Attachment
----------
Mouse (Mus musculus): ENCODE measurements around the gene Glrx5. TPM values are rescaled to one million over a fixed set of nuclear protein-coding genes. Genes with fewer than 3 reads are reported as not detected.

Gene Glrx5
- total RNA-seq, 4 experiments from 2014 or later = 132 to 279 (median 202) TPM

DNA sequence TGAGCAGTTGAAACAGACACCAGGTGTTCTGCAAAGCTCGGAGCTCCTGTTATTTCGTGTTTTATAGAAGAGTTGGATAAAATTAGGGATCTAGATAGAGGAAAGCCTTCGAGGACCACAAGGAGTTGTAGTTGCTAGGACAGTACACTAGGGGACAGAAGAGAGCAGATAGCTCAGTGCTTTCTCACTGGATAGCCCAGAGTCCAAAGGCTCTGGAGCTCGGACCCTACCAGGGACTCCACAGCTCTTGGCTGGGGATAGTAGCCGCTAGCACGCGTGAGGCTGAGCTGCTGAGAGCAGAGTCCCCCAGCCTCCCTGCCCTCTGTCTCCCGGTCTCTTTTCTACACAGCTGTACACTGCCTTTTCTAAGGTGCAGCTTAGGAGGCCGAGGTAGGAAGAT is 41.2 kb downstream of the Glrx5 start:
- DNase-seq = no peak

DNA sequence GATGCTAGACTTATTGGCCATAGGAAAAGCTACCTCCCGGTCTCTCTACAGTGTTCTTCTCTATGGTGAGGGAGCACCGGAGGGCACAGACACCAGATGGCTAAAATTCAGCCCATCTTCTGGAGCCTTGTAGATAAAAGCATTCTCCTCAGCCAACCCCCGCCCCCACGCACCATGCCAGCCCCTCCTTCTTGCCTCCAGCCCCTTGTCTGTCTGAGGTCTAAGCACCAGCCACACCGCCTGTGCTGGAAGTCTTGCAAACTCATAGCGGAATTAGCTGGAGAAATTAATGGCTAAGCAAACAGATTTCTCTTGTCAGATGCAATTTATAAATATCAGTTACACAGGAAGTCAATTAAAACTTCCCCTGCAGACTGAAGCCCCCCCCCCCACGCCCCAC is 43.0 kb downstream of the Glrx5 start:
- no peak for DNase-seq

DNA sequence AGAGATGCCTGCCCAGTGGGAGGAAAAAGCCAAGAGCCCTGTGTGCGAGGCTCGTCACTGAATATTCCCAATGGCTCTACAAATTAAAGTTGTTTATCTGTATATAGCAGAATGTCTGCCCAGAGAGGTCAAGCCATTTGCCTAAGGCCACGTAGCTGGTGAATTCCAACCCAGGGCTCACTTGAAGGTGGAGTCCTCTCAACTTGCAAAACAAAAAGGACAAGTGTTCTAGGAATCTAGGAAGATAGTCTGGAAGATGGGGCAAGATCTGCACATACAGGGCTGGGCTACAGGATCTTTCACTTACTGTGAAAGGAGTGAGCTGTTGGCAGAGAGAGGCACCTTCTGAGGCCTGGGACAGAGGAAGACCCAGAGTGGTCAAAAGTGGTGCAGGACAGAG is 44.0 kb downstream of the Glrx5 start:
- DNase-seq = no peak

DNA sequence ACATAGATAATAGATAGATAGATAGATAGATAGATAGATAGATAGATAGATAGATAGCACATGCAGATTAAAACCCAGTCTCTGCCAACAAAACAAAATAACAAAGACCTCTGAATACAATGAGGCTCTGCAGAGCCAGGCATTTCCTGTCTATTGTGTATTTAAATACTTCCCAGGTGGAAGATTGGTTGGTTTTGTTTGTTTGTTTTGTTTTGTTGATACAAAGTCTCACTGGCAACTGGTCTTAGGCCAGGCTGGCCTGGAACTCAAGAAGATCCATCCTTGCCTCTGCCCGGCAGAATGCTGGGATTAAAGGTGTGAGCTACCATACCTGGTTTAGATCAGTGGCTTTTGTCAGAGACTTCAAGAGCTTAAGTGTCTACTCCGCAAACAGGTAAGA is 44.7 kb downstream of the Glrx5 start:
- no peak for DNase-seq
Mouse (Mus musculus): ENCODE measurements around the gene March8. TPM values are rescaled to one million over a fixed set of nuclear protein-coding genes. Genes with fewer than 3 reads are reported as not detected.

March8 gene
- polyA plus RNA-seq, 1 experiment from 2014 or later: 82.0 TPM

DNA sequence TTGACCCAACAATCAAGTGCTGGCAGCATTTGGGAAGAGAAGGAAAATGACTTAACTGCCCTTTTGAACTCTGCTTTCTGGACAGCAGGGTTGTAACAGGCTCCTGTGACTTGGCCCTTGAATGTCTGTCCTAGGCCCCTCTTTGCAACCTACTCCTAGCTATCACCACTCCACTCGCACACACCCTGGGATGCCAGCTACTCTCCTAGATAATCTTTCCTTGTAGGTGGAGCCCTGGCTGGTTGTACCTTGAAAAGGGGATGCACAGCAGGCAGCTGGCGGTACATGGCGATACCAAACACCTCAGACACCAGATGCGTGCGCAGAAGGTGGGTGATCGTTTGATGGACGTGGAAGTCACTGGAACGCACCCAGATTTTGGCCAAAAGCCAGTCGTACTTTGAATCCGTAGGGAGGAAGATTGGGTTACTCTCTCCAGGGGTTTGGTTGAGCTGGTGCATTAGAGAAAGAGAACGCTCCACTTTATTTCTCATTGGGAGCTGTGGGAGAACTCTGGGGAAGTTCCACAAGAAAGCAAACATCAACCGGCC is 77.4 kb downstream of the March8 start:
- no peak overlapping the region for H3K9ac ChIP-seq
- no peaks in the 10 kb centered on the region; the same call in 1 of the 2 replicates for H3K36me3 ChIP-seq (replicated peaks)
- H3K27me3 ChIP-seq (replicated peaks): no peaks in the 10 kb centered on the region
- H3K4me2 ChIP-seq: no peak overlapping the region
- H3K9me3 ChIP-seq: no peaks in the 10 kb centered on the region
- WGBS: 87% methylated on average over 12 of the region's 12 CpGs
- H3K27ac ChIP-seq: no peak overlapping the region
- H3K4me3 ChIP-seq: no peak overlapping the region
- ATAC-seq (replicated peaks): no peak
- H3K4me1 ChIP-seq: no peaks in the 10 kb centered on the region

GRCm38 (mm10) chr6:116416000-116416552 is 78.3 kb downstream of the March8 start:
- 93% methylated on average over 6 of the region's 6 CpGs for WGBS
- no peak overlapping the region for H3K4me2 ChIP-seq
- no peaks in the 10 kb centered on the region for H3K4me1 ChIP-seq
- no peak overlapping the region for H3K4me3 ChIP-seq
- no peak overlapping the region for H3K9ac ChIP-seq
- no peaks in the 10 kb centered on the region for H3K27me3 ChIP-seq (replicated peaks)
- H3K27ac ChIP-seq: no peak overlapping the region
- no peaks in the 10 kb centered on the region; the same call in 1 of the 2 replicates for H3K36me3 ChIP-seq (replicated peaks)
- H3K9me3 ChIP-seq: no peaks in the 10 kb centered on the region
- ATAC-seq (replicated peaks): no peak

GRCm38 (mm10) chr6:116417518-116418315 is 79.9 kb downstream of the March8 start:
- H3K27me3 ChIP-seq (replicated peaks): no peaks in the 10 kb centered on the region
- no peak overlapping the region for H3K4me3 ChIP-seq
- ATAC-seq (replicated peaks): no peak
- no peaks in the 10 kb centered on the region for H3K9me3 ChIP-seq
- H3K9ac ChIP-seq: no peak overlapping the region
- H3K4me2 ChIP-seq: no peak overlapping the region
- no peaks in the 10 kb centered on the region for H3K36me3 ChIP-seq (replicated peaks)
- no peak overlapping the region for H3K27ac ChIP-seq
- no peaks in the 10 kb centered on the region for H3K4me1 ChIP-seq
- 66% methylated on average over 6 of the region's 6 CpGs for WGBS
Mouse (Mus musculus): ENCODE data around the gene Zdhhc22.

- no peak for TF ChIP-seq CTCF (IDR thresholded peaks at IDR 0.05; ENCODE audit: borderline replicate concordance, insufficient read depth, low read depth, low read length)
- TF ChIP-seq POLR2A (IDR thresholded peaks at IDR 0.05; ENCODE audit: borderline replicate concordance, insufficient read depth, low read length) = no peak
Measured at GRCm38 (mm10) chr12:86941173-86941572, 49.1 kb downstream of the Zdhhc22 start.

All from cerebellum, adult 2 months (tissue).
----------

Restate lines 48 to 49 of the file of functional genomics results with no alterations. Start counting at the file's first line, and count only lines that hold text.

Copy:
Mouse (Mus musculus): ENCODE data around the gene Zdhhc22.

- no peak for TF ChIP-seq CTCF (IDR thresholded peaks at IDR 0.05; ENCODE audit: borderline replicate concordance, insufficient read depth, low read depth, low read length)